By JEROD CLAPP
NEW ALBANY —
She came home from the meeting crying. The school her daughter and stepdaughter attend was about to close its doors and she had to find the words to tell them that they wouldn’t go back after May.
Rachel Smallwood was in the bleachers Thursday night when Indianapolis Archdiocese representatives announced that 2012-13 would be the last school year for St. Mary’s Catholic Academy.
She said the reaction of her children was much like that of the parents in gym — furious, confused and deeply saddened.
“It’s been a hard day for [the parents],” Smallwood said. “Our heads are just kind of in a fog right now, reeling from the abrupt news we received last night. Everybody is very upset, they’re very angry and they want to know how we can fix it.”
IN THE RED
By June, the school and parish are expected to accumulate a budget shortfall totaling $1.2 million. Compared to 2006, enrollment has dropped about 26 percent and 2010 enrollment came in at 99 students. This year, 139 students are enrolled.
Greg Otolski, director of communications for the Archdiocese of Indianapolis, said the size of the school limits what it is able to do in cutting budgets and generating revenue.
While St. Mary’s enrollment hovers around 120 students, he said other Catholic schools in the area maintain about 400 students in their halls.
He said in spite of annual fundraisers, more than half of the church’s collections supporting the school and the addition of a preschool, the academy’s losses are too much for the archdiocese to sustain.
“It really isn’t any different from how any school or business gets in debt,” Otolski said. “The revenues don’t cover the expenses. So when you look at the cost of salary and benefits for staff, maintenance, insurance, textbooks, everything that you would have to pay for the school, they don’t bring in enough money through tuition.”
Parish members pay $3,920 to send each child to the school per year, with nonparish members paying $5,090. Otolski said in order to keep the school running, an increase of thousands of dollars would be necessary, putting St. Mary’s rates out of line with other Catholic schools in the region and possibly out of parents’ budgets.
But Smallwood said she’s surprised that the school hasn’t gradually increased tuition in the last couple of years given the financial issues it faces.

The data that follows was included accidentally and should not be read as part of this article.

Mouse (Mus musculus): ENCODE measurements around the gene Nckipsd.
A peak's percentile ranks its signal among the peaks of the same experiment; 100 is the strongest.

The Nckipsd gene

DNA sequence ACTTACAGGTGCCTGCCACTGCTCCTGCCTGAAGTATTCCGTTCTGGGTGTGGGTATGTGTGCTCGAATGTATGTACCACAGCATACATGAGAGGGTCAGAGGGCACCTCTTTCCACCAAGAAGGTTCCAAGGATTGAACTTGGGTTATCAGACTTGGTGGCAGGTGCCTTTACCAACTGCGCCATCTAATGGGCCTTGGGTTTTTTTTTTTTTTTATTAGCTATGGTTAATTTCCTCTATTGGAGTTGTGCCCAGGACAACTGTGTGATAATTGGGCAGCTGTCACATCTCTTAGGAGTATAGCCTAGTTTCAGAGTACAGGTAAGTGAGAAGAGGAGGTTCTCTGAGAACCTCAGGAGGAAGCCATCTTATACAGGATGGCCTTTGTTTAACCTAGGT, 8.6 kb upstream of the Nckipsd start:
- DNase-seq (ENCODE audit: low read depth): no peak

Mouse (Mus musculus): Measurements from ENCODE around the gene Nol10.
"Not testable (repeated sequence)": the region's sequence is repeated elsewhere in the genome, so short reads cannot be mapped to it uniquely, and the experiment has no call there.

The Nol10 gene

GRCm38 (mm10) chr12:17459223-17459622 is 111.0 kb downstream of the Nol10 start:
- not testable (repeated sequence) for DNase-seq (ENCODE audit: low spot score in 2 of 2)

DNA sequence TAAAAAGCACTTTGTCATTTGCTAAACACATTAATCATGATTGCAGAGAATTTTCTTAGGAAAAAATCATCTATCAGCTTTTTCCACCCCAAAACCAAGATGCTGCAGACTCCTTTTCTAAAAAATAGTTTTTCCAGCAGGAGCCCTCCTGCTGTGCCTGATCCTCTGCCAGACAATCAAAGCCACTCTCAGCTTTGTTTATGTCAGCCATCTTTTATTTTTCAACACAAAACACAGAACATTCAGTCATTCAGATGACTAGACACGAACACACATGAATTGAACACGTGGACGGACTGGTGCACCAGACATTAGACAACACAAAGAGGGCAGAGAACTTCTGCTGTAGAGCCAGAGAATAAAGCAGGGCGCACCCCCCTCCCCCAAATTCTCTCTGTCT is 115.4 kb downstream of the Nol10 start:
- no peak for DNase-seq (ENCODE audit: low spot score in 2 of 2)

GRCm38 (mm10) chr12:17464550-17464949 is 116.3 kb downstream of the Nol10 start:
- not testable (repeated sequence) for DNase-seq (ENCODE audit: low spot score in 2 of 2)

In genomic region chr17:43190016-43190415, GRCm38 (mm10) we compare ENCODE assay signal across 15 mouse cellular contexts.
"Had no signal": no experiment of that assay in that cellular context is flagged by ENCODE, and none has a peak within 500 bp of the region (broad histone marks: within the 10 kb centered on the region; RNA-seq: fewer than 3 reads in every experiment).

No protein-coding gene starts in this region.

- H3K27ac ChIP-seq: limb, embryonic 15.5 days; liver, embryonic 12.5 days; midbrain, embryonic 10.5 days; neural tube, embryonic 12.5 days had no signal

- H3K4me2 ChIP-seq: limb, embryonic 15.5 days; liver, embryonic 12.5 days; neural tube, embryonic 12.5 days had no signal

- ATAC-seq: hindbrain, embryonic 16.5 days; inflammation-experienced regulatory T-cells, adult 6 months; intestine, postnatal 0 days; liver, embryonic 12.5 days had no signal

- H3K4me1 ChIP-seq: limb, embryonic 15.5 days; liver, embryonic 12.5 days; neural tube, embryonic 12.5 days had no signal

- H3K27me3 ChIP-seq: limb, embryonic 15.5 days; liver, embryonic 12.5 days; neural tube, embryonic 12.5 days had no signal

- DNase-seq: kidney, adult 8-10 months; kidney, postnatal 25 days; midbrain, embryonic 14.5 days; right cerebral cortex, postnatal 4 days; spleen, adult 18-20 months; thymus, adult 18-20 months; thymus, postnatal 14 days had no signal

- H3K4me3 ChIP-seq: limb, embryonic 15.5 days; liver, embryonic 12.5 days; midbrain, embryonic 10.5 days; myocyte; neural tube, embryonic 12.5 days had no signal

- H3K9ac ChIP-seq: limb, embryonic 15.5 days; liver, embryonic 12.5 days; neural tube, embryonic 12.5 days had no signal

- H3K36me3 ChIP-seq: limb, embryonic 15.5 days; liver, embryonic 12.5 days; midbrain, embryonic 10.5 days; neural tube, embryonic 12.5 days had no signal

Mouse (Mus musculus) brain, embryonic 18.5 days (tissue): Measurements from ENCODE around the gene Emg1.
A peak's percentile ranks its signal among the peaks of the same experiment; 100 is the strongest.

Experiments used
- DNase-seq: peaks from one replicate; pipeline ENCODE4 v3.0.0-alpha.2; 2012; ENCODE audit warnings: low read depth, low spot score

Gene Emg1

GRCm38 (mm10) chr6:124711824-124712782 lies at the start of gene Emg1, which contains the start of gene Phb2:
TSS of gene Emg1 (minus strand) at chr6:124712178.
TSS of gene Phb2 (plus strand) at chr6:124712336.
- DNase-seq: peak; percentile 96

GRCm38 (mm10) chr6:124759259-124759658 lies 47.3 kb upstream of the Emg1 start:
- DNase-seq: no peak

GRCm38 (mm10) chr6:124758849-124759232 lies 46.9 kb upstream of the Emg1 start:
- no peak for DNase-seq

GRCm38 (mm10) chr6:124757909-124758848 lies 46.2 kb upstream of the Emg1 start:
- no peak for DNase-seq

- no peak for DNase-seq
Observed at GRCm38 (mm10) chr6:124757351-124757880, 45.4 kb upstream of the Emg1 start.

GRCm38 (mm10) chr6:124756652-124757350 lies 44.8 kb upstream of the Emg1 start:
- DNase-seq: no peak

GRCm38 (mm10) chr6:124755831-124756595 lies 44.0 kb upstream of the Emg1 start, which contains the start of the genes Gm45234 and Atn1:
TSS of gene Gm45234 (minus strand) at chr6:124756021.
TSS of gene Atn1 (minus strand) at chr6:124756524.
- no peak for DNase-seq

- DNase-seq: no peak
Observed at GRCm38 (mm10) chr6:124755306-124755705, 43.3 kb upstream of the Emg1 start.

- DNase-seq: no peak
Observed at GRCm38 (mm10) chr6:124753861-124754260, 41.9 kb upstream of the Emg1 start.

“My daughter has gone to school since she was 3 and entered their preschool program,” Smallwood said. “I can only recall one tuition increase during that time. I feel like if there was such a huge financial crisis going on, there would have been a tuition increase from year to year to compensate for the deficit that the church and the school were incurring.”
She said even if the school had raised its tuition in the range of thousands of dollars, she and her husband would find a way to make up the difference. She also said she thought other parents would do the same.
“It’s a different kind of person that makes the sacrifice to send their children to Catholic school,” Smallwood said. “There are fantastic schools in the deanery, but my children deserve to go to St. Mary’s.”
QUIET ON THE FRONT
Tony Leonard has a second-grader and a fourth-grader attending St. Mary’s. He coaches soccer at the school and serves on its education commission. He said he’s been aware of the school’s and parish’s mounting debt, but he doesn’t feel like other parents received open communication about St. Mary’s financial woes.
“I would say probably 95 percent of the people had no idea of the financials,” Leonard said. “And they had no reason to be because it was never communicated to the parents of the school, nor were they ever invited to participate in that conversation.”
Leonard said some of that silence was perpetuated at the parent meeting Thursday night. As parents fired off questions and vented frustrations, he said the Rev. Henry Tully, the church’s administrator, stood up and left the discussion in the middle of the meeting.
“Where else in the Catholic community do you have your leadership basically abandon you? This is the time we need leadership the most,” Leonard said. “We’re asking questions during this whole thing, it got a little heated, then he basically got up, shook his head and left.
“That’s our problem, we’ve had no leadership. We’ve had no one communicate what the archdiocese was planning to do and no one work with us on a plan.”
Attempts were made to contact Tully for comment, but he did not return phone calls before press time.
Smallwood said parishioners may have had some idea about budget issues, but more communication should have occurred before officials issued their decision.
“I feel that it wasn’t very fair the way it was presented to us [Thursday] evening,” Smallwood said. “I know being involved in the school and the church as long as I have, there have always been some money issues and Father Tully brings that up in Mass sometimes on the weekend. But I feel like we weren’t given an opportunity to find a way to solve the issue.”
Otolski said the dwindling number of students signing up to attend was never hidden from parishioners, nor were the mounting money issues.
“Its not been a secret that things have been in a difficult situation there for quite a while,” Otolski said. “Everyone has known for years that the enrollment has been too low.”